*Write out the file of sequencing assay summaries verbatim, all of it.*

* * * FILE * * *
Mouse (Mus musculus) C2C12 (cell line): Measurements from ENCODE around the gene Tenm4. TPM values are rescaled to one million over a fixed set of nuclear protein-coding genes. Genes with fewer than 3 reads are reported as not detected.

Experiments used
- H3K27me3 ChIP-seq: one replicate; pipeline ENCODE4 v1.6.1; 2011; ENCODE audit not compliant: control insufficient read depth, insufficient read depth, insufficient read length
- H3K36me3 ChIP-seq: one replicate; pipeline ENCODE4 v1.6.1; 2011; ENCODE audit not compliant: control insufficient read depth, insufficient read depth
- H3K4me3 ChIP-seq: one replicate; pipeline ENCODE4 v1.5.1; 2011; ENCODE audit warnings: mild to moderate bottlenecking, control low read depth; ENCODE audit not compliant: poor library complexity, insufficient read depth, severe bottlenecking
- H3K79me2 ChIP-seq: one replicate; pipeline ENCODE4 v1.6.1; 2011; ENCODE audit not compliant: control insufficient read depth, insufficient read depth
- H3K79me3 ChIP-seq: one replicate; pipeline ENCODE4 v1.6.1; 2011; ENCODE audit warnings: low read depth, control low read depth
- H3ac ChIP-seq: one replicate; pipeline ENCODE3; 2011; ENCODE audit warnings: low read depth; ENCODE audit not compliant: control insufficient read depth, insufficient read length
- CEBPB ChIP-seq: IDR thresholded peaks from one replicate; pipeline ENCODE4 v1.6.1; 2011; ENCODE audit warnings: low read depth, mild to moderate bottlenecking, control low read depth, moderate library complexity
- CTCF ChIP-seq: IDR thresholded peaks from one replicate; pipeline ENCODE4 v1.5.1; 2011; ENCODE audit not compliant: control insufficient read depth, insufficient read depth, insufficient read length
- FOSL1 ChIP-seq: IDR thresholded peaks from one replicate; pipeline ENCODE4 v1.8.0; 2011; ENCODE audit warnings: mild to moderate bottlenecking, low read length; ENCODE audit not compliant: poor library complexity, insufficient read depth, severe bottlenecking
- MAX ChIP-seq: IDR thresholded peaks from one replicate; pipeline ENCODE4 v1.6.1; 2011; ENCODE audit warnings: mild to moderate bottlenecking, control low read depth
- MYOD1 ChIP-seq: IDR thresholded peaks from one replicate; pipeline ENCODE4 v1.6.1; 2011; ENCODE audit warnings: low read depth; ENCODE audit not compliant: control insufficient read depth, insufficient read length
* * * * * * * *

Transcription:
Mouse (Mus musculus) C2C12 (cell line): Measurements from ENCODE around the gene Tenm4. TPM values are rescaled to one million over a fixed set of nuclear protein-coding genes. Genes with fewer than 3 reads are reported as not detected.

Experiments used
- H3K27me3 ChIP-seq: one replicate; pipeline ENCODE4 v1.6.1; 2011; ENCODE audit not compliant: control insufficient read depth, insufficient read depth, insufficient read length
- H3K36me3 ChIP-seq: one replicate; pipeline ENCODE4 v1.6.1; 2011; ENCODE audit not compliant: control insufficient read depth, insufficient read depth
- H3K4me3 ChIP-seq: one replicate; pipeline ENCODE4 v1.5.1; 2011; ENCODE audit warnings: mild to moderate bottlenecking, control low read depth; ENCODE audit not compliant: poor library complexity, insufficient read depth, severe bottlenecking
- H3K79me2 ChIP-seq: one replicate; pipeline ENCODE4 v1.6.1; 2011; ENCODE audit not compliant: control insufficient read depth, insufficient read depth
- H3K79me3 ChIP-seq: one replicate; pipeline ENCODE4 v1.6.1; 2011; ENCODE audit warnings: low read depth, control low read depth
- H3ac ChIP-seq: one replicate; pipeline ENCODE3; 2011; ENCODE audit warnings: low read depth; ENCODE audit not compliant: control insufficient read depth, insufficient read length
- CEBPB ChIP-seq: IDR thresholded peaks from one replicate; pipeline ENCODE4 v1.6.1; 2011; ENCODE audit warnings: low read depth, mild to moderate bottlenecking, control low read depth, moderate library complexity
- CTCF ChIP-seq: IDR thresholded peaks from one replicate; pipeline ENCODE4 v1.5.1; 2011; ENCODE audit not compliant: control insufficient read depth, insufficient read depth, insufficient read length
- FOSL1 ChIP-seq: IDR thresholded peaks from one replicate; pipeline ENCODE4 v1.8.0; 2011; ENCODE audit warnings: mild to moderate bottlenecking, low read length; ENCODE audit not compliant: poor library complexity, insufficient read depth, severe bottlenecking
- MAX ChIP-seq: IDR thresholded peaks from one replicate; pipeline ENCODE4 v1.6.1; 2011; ENCODE audit warnings: mild to moderate bottlenecking, control low read depth
- MYOD1 ChIP-seq: IDR thresholded peaks from one replicate; pipeline ENCODE4 v1.6.1; 2011; ENCODE audit warnings: low read depth; ENCODE audit not compliant: control insufficient read depth, insufficient read length